Stat Counter

View My Stats

Thursday, February 25, 2010

"Don't Worry About It"

The words were spoken by Army Air Corps Lieutenant Kermit A. Tyler, who had been assigned to oversee a radar installation on Oahu.

On the morning of December 7, 1941, the operator reported to Lt. Tyler that he observed "blips" indicating a large number of aircraft 130 miles away and approaching the island. Having been alerted to expect 50 U.S. B-17's to arrive that morning, Tyler (who had little experience involving radar) told the operator, "Don’t worry about it."

Of course, history was about to crash down upon Lt. Tyler’s head. The blips turned out to be about 180 Japanese planes.

Tyler was exonerated of any negligence by several hearings conducted after the event, and went on to prove his heroism as a pilot, retiring in 1961 as a Lt. Colonel. He died recently at age 96.

It seems to me that Tyler’s mistake was to assume that the simplest explanation was correct. Based on the information at hand, he chose the conclusion that was far more likely. In philosophy and science, this choice is ratified by reference to a concept known as "Occam’s razor."

It is still accepted as a logical guideline for scientists, although the proven exceptions are so numerous, and laced with such dire consequences, that it is practically useless as a rule of thumb.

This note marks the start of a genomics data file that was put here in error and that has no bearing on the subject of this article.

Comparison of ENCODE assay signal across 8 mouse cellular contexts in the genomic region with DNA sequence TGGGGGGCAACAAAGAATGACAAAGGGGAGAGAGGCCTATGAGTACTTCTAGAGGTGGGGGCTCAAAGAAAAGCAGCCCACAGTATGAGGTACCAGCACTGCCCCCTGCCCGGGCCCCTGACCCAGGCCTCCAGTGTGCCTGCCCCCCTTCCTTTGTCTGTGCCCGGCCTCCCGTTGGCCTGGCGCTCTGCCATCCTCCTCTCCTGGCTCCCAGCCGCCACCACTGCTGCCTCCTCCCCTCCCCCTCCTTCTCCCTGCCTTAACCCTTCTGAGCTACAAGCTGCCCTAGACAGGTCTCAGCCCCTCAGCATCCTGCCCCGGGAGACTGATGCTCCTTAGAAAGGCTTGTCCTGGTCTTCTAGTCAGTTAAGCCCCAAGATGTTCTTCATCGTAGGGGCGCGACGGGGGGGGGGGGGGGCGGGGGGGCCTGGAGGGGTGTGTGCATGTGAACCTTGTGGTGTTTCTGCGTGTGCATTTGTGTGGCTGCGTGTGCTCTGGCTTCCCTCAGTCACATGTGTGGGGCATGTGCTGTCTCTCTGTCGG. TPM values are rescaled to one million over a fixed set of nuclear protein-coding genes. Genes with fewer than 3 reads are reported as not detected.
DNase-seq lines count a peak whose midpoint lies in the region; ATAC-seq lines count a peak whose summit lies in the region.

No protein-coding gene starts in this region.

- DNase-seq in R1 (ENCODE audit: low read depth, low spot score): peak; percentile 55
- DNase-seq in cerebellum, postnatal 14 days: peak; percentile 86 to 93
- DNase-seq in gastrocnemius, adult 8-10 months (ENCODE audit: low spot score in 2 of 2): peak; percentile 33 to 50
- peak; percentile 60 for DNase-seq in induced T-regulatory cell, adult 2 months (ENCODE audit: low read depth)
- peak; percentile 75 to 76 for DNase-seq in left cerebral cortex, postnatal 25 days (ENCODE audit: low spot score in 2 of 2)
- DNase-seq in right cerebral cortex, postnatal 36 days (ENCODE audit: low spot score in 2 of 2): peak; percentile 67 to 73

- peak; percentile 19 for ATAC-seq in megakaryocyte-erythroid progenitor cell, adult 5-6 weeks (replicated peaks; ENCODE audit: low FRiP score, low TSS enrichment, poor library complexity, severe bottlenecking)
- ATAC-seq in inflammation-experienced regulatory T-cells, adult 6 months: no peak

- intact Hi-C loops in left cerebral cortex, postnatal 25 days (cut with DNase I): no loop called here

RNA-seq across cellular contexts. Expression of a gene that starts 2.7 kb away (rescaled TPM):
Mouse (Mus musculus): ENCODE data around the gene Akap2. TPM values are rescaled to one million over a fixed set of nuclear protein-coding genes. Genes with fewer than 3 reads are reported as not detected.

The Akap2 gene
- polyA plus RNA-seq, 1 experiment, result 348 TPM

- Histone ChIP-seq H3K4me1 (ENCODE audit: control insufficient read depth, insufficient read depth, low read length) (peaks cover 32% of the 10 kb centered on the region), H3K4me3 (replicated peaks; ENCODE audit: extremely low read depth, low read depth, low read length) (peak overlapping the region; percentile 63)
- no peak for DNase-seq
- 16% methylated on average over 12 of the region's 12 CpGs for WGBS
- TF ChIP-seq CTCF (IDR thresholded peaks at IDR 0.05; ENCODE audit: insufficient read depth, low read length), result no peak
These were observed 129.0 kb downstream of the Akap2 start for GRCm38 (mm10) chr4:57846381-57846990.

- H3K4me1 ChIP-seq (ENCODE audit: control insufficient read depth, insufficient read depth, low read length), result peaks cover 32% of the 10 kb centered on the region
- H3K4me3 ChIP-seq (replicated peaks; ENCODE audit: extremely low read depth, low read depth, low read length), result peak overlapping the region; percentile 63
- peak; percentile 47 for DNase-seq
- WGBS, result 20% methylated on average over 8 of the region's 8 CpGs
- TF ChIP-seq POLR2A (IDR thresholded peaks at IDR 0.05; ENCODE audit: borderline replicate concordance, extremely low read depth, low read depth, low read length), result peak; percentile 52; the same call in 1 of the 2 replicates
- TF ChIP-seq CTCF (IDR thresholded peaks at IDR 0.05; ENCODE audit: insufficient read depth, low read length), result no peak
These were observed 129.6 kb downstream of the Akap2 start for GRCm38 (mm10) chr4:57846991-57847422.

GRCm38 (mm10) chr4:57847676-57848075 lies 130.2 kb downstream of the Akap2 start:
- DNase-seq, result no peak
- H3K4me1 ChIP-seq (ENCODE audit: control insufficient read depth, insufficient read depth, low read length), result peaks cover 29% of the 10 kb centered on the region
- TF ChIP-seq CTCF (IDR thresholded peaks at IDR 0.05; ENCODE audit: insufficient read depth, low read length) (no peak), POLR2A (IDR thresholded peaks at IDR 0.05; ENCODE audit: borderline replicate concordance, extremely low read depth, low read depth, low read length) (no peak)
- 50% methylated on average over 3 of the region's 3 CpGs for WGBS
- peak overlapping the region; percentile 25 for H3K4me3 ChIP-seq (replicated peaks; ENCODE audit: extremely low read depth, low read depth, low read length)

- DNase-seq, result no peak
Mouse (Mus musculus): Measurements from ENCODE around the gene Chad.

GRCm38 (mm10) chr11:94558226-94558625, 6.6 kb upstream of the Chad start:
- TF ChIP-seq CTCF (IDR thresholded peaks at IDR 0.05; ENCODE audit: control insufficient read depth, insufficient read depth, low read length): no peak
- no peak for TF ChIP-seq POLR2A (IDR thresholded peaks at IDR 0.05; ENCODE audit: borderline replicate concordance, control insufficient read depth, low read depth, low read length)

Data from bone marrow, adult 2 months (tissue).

It is human nature to prefer the simplest explanation of things to more complex solutions. But my experience in the law has shown me the danger of simple minded thinking and reliance on common sense to decide proof of guilt.

These dangerous assumptions falsely support the reliability of confessions, eyewitness testimony, police officer veracity, expert opinions, and a multitude of legal fictions - such as the reliability of so-called "dying declarations" and other hearsay exceptions, all of which lead to injustices galore.

At any rate, Tyler’s suggestion has gone down in history along with other remarks that soon proved ironic.

George Armstrong Custer’s specific words preceding the massacre he stumbled into have never been authenticated, but it is tempting to assume that he said something that comics over the years have put into his mouth something like: "C’mon, boys, let’s wipe out those darned Injuns."

These incidents are variants of the so-called "famous last words" that are subject of many biographies.

Historians love to find nuggets of wit and wisdom among such tidbits, especially deathbed insights, confessions (not just of guilt but expressions of faith by atheists), hints of an afterlife ("I see the light ...").

But the phrase, "famous last words," also connote the "oops" moment. I will mention two that I found to be particularly ironic.

H.G. Wells was noted as a futurist, who, along with the Frenchman, Jules Verne, made his living predicting future events. However, it is reported that on his deathbed, his prescience failed him. His last words were "Go away. I’m all right."

Wells’ final error probably did not change the outcome of his story. But other last words have done so.

Terry Kath, a guitarist and founding member of the rock group Chicago, put a gun to his head. When a friend showed concern, Kath reportedly showed that the magazine was empty, saying "Don’t worry it’s not loaded."

He pulled the trigger and discovered a bit too late that a cartridge had been left in the chamber.

Among actors, rock performers, and other risk takers, fatal games with guns is not unknown, but Kath’s voiced assertion makes his oops moment special.

No comments:

Post a Comment